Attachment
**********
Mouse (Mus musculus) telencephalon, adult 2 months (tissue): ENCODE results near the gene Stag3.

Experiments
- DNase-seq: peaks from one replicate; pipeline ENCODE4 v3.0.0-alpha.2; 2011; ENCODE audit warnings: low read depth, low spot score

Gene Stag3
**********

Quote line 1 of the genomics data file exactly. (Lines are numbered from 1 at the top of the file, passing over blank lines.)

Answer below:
Mouse (Mus musculus) telencephalon, adult 2 months (tissue): ENCODE results near the gene Stag3.